While in college, I took a business writing class, which instilled in me the concept of “bottom-lining”—cutting through superfluous prose and cutting to the chase. Little did I know then that the class was preparing me for one of the hottest social media platforms today—Twitter (www.twitter.com).
Twitter is a real-time messaging service that can be used with many different networks and devices. Instead of sending a message to a single person, Twitter allows you to send messages to a group of “followers.” The catch is that you have to say it in 140 characters, including spaces. By way of comparison, the sentence you are reading right now is 96 characters, including spaces. Admittedly, much of what is being “tweeted” about is as mundane as what you are having for lunch. In fact, a recent study claims that a random sample of tweets over a 10-day period resulted in 40.5% of “pointless babble.” However, in my opinion, there is a wealth of information you can glean from those 140-character messages. I currently follow over 200 individuals, groups, or publications on Twitter. They range from personal—my mom and sister—to publications such as The New York Times (@NYTimes) and Wall Street Journal (@WSJ) and Web sites such as MSN Money (@MSN_Money), Morningstar (@MorningstarInc), and Seeking Alpha (@MarketCurrents). With my Twitter “news feed,” which is an aggregation of the tweets of all of the accounts I follow, I eliminate the need to visit several sources to see what is going on in the world and market. Typically, tweets serve as headlines, with links to the full story. Beyond headlines, however, I have found a number of fellow investors out there who tweet their own unique perspective on the market. It is here, I believe, that the true value of Twitter lies.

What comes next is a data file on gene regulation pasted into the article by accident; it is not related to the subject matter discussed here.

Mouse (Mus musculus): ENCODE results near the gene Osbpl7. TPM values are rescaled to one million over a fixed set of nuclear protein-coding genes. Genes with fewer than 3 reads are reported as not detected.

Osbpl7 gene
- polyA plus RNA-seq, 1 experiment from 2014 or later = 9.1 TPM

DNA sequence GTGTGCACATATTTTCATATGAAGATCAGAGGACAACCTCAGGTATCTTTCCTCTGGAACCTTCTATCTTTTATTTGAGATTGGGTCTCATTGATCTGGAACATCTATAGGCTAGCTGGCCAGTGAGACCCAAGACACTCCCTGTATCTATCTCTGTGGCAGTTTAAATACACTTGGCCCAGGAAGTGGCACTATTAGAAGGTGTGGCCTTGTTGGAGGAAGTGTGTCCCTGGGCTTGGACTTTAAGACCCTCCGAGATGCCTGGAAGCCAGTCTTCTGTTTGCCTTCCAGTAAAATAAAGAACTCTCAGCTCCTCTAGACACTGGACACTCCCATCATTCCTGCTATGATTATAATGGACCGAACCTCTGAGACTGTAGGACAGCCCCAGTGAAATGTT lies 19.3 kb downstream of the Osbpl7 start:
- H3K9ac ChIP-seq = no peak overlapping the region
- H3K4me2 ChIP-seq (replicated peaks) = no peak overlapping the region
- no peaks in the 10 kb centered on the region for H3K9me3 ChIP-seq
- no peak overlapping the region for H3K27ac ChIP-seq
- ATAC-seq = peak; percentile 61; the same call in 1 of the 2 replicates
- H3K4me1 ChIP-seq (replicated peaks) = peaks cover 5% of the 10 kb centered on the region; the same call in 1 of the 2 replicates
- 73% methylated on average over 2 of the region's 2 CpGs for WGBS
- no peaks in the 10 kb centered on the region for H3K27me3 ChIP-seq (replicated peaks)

However, corporations are also getting into the act, using Twitter as a means of monitoring customer feedback and providing customer service. One of these companies is Comcast, which turns out to have been a good thing for me. Recently, my Comcast cable DVR box experienced a hard drive failure. When I called customer support, I was told that there was an area-wide outage and that I should call back in 24 hours if things hadn’t fixed themselves. Being quite certain that it was a hardware failure, I took to the @comcastcares Twitter account and explained my situation. In less than 24 hours, I had a replacement DVR box and was back in business.
Only time will tell if Twitter is just another in a long line of Internet fads that rise and fall in the blink of an eye. However, at this point, it is hard to argue with the numbers. With over 21 million visitors a month, Twitter offers an easy and cheap (free!) means of connecting with people in real-time from around the globe. If you are interested in learning more about Twitter, visit its support center at help.twitter.com. Also, don’t forget to follow me @CI_Editor.
For more information on other social media resources available to AAII members, be sure to read the AAII.com column in this issue on page 8.